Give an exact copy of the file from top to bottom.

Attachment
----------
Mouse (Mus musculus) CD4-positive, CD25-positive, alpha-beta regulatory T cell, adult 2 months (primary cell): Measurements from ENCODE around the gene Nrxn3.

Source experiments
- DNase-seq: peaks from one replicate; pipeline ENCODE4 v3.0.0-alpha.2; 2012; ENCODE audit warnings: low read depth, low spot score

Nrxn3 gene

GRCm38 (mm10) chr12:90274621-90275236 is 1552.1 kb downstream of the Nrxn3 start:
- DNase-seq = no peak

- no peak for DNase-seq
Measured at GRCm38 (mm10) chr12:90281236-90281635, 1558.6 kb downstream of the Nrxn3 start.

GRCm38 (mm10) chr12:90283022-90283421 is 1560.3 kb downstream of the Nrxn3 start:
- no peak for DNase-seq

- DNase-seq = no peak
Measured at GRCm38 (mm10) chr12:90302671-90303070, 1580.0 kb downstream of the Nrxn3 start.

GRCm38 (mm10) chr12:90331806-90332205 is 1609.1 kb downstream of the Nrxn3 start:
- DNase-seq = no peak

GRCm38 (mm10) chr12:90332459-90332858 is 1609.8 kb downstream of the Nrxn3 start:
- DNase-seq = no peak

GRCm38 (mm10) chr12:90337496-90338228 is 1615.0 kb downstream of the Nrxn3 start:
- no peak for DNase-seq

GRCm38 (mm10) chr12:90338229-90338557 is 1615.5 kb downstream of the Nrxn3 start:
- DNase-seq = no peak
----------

Mouse (Mus musculus) CD4-positive, CD25-positive, alpha-beta regulatory T cell, adult 2 months (primary cell): Measurements from ENCODE around the gene Nrxn3.

Source experiments
- DNase-seq: peaks from one replicate; pipeline ENCODE4 v3.0.0-alpha.2; 2012; ENCODE audit warnings: low read depth, low spot score

Nrxn3 gene

GRCm38 (mm10) chr12:90274621-90275236 is 1552.1 kb downstream of the Nrxn3 start:
- DNase-seq = no peak

- no peak for DNase-seq
Measured at GRCm38 (mm10) chr12:90281236-90281635, 1558.6 kb downstream of the Nrxn3 start.

GRCm38 (mm10) chr12:90283022-90283421 is 1560.3 kb downstream of the Nrxn3 start:
- no peak for DNase-seq

- DNase-seq = no peak
Measured at GRCm38 (mm10) chr12:90302671-90303070, 1580.0 kb downstream of the Nrxn3 start.

GRCm38 (mm10) chr12:90331806-90332205 is 1609.1 kb downstream of the Nrxn3 start:
- DNase-seq = no peak

GRCm38 (mm10) chr12:90332459-90332858 is 1609.8 kb downstream of the Nrxn3 start:
- DNase-seq = no peak

GRCm38 (mm10) chr12:90337496-90338228 is 1615.0 kb downstream of the Nrxn3 start:
- no peak for DNase-seq

GRCm38 (mm10) chr12:90338229-90338557 is 1615.5 kb downstream of the Nrxn3 start:
- DNase-seq = no peak